By placing your front foot behind the mast base allows you to move the body back and away from the rig when it is in its vertical position. As you may already know, having the mast standing vertical, allows the board to sail straight.

Another plus to having your body away from the sail is you can manage gusts and power more effectively. The image above shows the sail standing upright and the body being driven back behind the rig, by the front foot placement – you can also extend the front leg by locking out the front leg.

Looking at the back leg, the foot is placed across the board and straddles the centre line. Don’t over weight the back leg as you risk sinking the tail which would see you spinning the board into the wind, so we can refer back to the Warrior pose and shifting weight between back and front leg.

Another big part in sailing is the hip and hear rotation. During our windsurfing lessons, we’re always telling people to LOOK.   That means to not just glance, but to actually turn your head where you want to go. As you turn your head the shoulders and hips follow which will draw you into strong position relative to the sail.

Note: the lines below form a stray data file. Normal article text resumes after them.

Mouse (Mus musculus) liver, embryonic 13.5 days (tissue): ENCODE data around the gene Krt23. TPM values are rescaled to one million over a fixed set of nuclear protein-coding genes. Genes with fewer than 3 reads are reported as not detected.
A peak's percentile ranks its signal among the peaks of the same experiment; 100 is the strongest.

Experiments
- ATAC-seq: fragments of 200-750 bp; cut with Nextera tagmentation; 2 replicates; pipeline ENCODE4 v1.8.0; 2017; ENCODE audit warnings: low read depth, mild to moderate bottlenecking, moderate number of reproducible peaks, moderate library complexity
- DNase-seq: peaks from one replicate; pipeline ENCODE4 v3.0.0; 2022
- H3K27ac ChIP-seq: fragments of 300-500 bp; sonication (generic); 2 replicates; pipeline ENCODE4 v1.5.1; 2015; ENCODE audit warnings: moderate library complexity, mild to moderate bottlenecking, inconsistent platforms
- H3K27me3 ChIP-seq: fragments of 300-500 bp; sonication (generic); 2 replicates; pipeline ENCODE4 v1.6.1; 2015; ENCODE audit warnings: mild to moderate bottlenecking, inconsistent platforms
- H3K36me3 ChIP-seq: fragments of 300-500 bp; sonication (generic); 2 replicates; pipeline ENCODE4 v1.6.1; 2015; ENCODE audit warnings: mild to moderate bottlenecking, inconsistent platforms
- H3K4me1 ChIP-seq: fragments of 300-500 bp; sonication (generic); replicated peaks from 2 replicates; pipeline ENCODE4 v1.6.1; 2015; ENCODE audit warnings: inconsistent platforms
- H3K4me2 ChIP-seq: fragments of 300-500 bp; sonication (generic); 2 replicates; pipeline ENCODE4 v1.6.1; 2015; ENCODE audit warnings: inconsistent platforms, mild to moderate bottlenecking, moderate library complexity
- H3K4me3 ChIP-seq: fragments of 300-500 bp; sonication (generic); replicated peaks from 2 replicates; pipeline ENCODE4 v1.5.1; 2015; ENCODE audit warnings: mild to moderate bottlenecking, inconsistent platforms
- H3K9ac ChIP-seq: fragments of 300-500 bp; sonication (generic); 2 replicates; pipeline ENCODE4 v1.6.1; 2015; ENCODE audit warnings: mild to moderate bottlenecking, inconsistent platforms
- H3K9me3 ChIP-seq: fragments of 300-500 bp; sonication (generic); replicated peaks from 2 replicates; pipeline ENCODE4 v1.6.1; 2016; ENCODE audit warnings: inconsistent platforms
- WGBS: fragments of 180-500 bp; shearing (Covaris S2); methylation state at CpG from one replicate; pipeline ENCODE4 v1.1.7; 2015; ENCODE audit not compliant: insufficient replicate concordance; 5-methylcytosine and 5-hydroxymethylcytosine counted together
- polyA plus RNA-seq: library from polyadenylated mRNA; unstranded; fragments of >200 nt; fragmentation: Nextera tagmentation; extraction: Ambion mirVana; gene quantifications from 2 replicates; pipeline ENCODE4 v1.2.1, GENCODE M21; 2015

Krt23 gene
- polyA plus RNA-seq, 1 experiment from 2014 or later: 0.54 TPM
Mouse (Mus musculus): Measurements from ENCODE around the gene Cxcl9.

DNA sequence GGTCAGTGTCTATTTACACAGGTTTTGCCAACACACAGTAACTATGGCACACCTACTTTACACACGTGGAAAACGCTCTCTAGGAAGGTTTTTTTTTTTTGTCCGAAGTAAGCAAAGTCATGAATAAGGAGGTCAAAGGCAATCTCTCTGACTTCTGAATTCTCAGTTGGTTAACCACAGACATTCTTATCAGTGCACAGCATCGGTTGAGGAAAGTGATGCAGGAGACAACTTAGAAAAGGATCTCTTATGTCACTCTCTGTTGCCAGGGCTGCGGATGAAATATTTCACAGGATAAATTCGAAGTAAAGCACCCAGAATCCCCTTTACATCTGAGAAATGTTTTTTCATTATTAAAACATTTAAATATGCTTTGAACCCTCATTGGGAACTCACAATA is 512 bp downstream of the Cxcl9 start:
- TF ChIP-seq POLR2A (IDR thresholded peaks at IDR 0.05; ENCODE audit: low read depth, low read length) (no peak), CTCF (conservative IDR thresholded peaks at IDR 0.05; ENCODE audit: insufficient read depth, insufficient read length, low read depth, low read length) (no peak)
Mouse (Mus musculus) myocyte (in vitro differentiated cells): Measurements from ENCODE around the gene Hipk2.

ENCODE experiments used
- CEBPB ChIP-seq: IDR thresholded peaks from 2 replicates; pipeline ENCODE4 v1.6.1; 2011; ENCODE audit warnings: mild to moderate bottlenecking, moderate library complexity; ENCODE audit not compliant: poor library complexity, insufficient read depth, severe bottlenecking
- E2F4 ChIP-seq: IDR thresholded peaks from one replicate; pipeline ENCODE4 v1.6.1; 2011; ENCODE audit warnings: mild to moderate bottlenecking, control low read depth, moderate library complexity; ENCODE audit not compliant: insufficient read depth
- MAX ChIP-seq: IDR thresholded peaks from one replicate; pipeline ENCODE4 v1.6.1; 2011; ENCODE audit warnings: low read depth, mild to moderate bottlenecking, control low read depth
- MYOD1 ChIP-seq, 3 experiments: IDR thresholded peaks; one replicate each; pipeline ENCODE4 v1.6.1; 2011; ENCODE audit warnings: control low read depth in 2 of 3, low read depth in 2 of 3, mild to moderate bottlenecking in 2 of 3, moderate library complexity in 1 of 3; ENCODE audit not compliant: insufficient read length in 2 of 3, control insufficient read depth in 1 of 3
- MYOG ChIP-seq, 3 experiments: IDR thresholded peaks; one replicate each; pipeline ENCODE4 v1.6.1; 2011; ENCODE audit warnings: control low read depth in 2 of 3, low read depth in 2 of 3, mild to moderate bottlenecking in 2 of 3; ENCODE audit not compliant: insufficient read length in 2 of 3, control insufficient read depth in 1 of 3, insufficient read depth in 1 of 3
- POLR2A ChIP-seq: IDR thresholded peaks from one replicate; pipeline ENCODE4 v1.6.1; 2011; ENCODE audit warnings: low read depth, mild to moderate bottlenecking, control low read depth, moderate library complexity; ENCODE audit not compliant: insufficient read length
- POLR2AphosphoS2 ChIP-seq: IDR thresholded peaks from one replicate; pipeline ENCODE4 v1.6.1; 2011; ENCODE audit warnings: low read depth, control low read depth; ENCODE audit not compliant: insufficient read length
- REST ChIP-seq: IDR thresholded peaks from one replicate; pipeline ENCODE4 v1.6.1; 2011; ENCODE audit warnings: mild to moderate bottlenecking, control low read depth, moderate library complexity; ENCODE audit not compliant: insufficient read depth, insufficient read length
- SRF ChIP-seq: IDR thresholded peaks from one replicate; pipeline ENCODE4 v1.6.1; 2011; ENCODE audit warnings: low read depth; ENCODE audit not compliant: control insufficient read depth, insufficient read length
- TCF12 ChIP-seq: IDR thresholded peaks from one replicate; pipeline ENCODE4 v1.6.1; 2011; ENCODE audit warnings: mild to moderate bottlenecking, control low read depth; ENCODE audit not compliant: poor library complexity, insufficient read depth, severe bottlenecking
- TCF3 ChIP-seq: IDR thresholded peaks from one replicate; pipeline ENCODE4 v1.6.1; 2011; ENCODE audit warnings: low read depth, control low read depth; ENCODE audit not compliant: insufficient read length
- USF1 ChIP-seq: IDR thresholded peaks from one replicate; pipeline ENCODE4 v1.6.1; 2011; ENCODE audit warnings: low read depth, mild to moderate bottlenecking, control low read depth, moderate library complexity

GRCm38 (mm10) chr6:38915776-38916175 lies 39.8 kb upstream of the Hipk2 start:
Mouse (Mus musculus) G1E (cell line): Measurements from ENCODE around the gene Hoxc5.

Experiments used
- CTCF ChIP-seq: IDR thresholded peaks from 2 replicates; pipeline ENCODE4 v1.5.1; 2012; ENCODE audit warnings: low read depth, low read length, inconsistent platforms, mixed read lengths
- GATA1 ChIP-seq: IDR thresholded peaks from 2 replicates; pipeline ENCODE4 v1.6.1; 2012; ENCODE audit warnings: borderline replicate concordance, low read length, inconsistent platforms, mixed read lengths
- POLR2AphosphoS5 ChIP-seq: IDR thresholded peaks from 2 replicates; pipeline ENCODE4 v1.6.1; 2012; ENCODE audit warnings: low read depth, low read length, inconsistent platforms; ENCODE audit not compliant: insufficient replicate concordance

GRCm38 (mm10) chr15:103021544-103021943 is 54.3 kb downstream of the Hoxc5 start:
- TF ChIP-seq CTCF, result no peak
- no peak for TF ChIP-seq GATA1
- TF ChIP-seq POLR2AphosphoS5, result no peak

As a beginner it is hard to maintain a Stance, so this is why we use the BBTalkin headsets, as it allows us to maintain communications when on the water.

Steering off the plane

The first thing we do once you’ve uphauled and managed to sail away is to steer. It’s essential that you develop this skill early on and keep building on it whilst you sail.  It will teach you to read the wind and better manage your waypoints on the water, whilst avoiding obstacles.

Leaning or swinging the rig back

When sailing along, drive your hands back past your shoulders. This will lean the rig and mast back toward the back of the back, behind you.   The board will now steer up into the wind.